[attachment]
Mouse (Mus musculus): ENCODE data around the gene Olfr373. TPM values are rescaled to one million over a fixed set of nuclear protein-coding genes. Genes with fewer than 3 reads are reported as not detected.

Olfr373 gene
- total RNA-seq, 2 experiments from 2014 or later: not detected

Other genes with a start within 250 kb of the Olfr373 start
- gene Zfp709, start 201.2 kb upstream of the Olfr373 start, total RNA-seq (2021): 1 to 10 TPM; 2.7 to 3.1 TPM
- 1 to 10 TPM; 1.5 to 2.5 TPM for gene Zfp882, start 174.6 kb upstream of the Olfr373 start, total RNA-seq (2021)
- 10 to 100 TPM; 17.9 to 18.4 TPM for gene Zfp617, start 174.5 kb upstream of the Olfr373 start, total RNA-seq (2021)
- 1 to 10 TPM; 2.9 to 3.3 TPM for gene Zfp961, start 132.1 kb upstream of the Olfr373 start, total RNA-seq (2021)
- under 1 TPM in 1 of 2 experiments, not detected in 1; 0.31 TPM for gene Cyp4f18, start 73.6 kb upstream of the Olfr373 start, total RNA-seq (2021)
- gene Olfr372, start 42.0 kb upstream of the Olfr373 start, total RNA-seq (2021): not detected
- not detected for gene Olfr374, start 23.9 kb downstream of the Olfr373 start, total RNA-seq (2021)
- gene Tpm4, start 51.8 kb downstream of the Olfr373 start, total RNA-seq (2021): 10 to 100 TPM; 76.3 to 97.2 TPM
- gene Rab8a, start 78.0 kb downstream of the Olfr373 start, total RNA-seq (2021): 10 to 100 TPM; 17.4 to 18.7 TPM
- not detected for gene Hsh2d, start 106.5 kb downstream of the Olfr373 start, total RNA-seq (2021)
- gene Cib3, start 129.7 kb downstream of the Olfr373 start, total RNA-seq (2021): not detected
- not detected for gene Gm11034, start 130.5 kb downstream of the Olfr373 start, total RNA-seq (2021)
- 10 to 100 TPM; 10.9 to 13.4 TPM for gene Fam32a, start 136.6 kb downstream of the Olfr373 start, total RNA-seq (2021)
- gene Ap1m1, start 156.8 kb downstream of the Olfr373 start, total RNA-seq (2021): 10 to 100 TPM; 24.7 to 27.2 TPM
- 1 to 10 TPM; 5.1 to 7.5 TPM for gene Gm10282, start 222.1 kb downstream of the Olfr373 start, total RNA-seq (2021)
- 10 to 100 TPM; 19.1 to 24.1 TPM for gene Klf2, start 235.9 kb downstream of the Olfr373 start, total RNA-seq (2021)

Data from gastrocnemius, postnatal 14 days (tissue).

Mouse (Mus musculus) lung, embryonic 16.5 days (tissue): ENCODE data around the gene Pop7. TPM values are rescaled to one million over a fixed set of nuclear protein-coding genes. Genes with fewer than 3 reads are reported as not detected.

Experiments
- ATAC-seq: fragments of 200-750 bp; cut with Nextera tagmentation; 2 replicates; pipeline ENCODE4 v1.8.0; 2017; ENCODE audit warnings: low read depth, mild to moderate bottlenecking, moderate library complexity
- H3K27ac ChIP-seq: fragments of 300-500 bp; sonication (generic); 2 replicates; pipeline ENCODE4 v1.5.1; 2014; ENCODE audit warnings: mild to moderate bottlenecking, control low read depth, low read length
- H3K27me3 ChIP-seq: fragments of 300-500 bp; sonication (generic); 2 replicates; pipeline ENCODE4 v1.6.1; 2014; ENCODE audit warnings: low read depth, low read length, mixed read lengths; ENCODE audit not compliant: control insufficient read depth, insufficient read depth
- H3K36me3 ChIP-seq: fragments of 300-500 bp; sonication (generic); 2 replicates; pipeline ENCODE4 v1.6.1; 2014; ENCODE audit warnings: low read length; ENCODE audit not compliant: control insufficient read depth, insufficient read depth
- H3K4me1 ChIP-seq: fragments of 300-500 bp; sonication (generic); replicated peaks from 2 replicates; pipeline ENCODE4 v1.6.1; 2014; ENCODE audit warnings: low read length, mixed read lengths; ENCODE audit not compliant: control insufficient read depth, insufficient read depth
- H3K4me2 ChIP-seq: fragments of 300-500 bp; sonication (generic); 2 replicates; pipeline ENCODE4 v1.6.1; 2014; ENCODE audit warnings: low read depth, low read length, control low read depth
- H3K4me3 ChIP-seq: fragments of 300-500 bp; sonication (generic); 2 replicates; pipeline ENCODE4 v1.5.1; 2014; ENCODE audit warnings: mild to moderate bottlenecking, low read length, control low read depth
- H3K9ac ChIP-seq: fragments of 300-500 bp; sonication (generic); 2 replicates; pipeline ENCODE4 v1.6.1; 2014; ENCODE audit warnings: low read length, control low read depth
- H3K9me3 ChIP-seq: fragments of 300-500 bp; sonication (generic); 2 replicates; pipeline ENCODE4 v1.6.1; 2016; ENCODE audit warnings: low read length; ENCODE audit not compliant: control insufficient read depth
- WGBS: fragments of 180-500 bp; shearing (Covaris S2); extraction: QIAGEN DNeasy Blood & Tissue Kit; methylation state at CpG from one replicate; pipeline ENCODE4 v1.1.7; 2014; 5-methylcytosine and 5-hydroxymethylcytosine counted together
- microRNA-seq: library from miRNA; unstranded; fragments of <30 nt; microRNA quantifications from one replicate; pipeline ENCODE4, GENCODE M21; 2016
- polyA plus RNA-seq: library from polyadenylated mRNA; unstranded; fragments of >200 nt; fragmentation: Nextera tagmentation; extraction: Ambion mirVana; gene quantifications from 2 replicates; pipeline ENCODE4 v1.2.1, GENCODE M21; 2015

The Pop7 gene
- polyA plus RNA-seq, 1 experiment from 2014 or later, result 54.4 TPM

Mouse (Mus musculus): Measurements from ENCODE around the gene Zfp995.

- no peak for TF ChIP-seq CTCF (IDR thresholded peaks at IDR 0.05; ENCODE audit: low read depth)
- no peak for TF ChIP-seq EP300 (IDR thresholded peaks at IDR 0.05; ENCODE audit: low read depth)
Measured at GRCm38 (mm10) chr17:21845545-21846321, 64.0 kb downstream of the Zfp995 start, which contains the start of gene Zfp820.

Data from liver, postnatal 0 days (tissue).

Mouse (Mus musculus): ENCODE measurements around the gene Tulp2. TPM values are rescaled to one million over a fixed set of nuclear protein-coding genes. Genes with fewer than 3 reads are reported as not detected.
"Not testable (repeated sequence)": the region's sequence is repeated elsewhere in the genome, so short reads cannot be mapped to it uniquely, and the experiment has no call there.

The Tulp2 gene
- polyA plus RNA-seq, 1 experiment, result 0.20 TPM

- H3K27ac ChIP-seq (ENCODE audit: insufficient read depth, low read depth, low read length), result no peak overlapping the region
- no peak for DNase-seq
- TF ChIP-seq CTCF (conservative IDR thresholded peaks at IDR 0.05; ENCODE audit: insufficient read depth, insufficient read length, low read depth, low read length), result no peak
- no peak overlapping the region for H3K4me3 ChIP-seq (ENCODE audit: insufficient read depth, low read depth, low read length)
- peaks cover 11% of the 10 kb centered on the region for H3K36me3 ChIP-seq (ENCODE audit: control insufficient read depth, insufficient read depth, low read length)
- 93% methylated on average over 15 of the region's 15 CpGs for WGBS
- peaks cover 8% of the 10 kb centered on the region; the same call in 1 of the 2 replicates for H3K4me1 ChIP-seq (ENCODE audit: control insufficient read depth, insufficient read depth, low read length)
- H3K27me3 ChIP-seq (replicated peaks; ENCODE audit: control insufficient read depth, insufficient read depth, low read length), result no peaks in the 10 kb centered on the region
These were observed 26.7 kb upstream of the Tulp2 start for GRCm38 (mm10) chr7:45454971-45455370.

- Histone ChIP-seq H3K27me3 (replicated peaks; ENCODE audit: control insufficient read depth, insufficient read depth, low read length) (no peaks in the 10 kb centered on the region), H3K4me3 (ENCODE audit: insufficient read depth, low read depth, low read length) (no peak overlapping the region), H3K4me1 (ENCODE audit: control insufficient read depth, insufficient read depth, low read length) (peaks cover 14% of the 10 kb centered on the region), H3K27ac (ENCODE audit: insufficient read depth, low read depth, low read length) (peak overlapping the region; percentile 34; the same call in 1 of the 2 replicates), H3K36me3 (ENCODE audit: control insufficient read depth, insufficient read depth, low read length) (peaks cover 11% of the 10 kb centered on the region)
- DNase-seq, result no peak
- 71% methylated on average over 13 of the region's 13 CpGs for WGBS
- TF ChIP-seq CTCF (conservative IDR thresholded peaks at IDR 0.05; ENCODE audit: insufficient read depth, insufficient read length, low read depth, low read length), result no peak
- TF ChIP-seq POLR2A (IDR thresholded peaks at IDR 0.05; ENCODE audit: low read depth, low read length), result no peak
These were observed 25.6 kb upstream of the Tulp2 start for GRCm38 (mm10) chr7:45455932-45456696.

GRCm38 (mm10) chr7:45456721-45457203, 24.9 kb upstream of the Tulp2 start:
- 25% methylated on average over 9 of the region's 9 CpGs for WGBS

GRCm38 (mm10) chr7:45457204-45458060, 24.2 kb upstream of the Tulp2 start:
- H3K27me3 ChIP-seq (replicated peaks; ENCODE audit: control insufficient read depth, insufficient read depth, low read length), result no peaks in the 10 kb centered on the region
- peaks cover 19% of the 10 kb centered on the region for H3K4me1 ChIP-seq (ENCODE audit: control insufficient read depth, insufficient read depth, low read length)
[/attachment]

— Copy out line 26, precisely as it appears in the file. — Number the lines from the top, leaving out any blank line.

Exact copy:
- H3K27me3 ChIP-seq: fragments of 300-500 bp; sonication (generic); 2 replicates; pipeline ENCODE4 v1.6.1; 2014; ENCODE audit warnings: low read depth, low read length, mixed read lengths; ENCODE audit not compliant: control insufficient read depth, insufficient read depth